Lou Holtz

USC was invited to join the SEC in 1992. The Cocks' lifetime .321 winning percentage against the conference begs the casual observer to wonder, "Why? We already had Vanderbilt." Just as inexplicable are the 16 pages in USC's media guide dedicated to the Gamecocks' bowl games--all twelve of them, highlighted by three wins, with the first arriving in 1995's epic Carquest Bowl (televised on the Ocho). Carolina has never appeared in a major bowl, and has never seriously threatened to play in the SEC Championship Game.

Steve Spurrier
In 2004, Gamecock fans were even more stunned than the rest of the SEC when former Florida legend Steve Spurrier agreed to succeed Holtz (the rest of us already knew Spurrier was a Cock). A place in history is already assured for Visor Boy in his current position: he's the only head coach ever known to have taken a job solely to gain access to a golf course.

On the plus side, Spurrier managed to edge a terrible Tennessee team and a mediocre Florida last year (to his credit, the looks on the faces of Phil Fulmer and Urban Meyer at the ends of those games were utterly, utterly priceless). On the downside, he got clobbered at Auburn, choked in Shreveport against Big 12 punchline Missouri, and lost by three touchdowns to offensive genius Mike Shula--at home.

Speaking of playing at home, though, I would be entirely unfair if I didn't take a moment here to quite seriously compliment South Carolina on having the best fans in all of the SEC. During 1998-99, Carolina went 1-21, a dismal record of futility that gets even worse when you realize they won their opener in 1998, then proceeded to lose the next 21 games. In the modern history of the SEC, even Vandy hasn't had a run that bad.

Here's the impressive part: from 1998 to 1999, the average home attendance at Bryce-Williams Stadium went up by 3,529.

Those are fans, people. I'm here to tell you, if any other team in the SEC lost 20 straight--and I mean any team, Tennessee, LSU, Alabama, Florida, and yes, Auburn, you'd be able to land a C-5 Galaxy on most of the rows in their stadium by the end of the year. Not in Columbia, where every seat gets filled, no matter what.

So Cock fans, while you may well fit the dictionary definition of "masochists," I still salute you. Y'all are for real.

Now get out there and do what you do so well--watch your team get beat.

Tuesday, September 26, 2006


The ongoing saga of Ed Oregano at Ole Miss takes another turn today, as the rumor mill weighs in with variations on the following allegations (in this case, from Gridscape):
Orgeron's neighbor sent Orgeron's kids home from playing rough or something with her kids. Orgeron comes home, busts a gut when he hears about it, and goes over to the neighbor's house (wife at home, not the husband) and kicks the door in and has a screaming fit. It scares the women to death so she calls her husband, who calls the cops and wants to file a restraining order. He goes to the police station where he is met by Robert Kayak, who talks him out of it.

Not long after Oregon was hired, an SEC coach was quoted as saying (off the record) that Origami would run Ole Miss into the ground and be gone in less than three years. If any of the current story pans out, "Coach Zero" will hit that prediction well ahead of schedule.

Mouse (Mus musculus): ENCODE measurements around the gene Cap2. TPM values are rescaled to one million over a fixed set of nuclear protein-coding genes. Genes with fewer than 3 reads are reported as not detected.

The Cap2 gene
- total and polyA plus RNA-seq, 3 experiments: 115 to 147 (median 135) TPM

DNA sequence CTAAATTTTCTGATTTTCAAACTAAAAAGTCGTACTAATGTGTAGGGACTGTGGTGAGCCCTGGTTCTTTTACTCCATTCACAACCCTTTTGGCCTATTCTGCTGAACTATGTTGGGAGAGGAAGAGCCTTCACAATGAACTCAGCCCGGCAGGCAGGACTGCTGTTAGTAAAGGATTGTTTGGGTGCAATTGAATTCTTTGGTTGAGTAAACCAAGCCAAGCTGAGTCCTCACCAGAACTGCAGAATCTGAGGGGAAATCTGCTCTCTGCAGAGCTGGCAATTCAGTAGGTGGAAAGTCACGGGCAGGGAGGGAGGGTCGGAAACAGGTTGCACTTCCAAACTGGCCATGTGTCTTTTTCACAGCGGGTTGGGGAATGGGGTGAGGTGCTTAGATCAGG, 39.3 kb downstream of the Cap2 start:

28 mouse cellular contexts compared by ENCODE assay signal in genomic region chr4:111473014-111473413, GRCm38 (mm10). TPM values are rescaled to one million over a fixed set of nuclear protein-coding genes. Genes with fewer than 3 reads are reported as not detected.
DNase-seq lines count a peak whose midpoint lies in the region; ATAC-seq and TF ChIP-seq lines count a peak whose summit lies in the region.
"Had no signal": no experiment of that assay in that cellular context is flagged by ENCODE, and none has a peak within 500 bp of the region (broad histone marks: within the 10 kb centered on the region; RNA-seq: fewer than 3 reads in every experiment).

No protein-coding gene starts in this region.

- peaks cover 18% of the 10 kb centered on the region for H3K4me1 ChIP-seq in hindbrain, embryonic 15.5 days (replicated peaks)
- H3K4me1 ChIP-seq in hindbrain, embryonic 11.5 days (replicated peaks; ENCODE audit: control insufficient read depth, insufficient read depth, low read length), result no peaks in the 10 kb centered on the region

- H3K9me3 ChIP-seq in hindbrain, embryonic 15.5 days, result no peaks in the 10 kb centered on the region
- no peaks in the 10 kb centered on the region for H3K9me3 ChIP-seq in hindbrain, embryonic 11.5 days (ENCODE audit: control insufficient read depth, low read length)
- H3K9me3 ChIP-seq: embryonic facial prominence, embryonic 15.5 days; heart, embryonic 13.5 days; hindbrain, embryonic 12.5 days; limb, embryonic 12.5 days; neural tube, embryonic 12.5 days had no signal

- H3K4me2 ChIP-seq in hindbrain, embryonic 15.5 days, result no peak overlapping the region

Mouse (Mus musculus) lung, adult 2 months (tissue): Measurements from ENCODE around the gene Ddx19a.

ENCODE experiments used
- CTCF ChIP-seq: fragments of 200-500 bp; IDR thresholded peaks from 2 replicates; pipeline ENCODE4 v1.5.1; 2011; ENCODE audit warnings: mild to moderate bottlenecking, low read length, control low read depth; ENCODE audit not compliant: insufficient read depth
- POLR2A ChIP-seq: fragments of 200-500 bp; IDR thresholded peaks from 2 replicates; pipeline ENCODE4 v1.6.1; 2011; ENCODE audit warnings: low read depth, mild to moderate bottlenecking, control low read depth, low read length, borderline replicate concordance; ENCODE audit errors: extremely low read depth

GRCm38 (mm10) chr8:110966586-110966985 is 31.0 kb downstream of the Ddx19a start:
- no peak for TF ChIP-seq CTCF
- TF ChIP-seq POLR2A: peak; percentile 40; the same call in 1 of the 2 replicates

Hat tip to Orson.

UPDATE: You know it's getting bad when Billy Brewer unloads on Ogre. From one program-wrecker to another, as it were.

UPDATE UPDATE: Click for an MP3 of "The Ballad of Coach O," which is, hands-down, the funniest SEC-coach-inspired song since Mark and Bryan's "Diggin' Up Bear" way back in 1984.

Red, Meet Neck

From now on, whenever anybody asks me, "Why don't you live in Alabama any more," I think I'll just send them this story.

My sources tell me that pickled pigs feet in possum sauce were served at the reception, and the bridesmades each received a sleeve of Copenhagen tins as a thank-you gift. Wonder if they tied a bunch of Natural Light cans to the back of the family trailer after the ceremony?

Monday, September 25, 2006

Around The SEC: Blah Week

It wasn't much of a weekend in the SEC. The West saw a battle between the two teams in its mediocre middle, the East had a near-disaster in Athens, and everybody else basically slopped around for three hours. The only notable exception was Mississippi State, which got its first win of the season in a surprising 16-10 overtime edge of UAB on the road. So let's hear it for MORE COWBELL!

I didn't make it to Auburn's checkbook win over Buffalo thanks to a family wedding, and by the sounds of things on the radio, I didn't miss much. By all accounts, the Tigers were lackadaisical and uninspired, particularly in the first half. There's nothing wrong with a 38-7 win, and it's unreasonable to expect any team to be "up" for 12 straight weeks (you probably should consult your doctor if this actually happens to you), but still. The team clearly expected this one to be over by the second quarter, but didn't play that way until after the half. Anyway, freshman Ben Tate had a great game, getting 114 yards and two touchdowns, all in the fourth quarter, so good for Ben.

The Alabama-Arkansas tilt had so many bush-league plays and calls, it would have made a great high school game--which was appropriate, since at least one high school coach was on the field. Stewart Mandel at Sports Illustrated summed this one up perfectly:
The SEC has some good teams … but Alabama and Arkansas are not among them. Dear lord. While it certainly made for high drama, the teams' double-overtime game Saturday was a case of who would screw up less. Turned out it was Razorbacks freshman QB Mitch Mustain, whose 7-of-22, three-interception performance got trumped by Crimson Tide kicker Leigh Tiffin's meltdown (three straight missed field goals and a missed extra point in the second OT, all wide right). Given a chance to redeem himself, Mustain threw a nice 11-yard touchdown to high-school teammate Ben Cleveland. And Arkansas' kicker, Jeremy Davis -- who himself had missed a PAT earlier -- made his for the win. Please give me those three hours of my life back.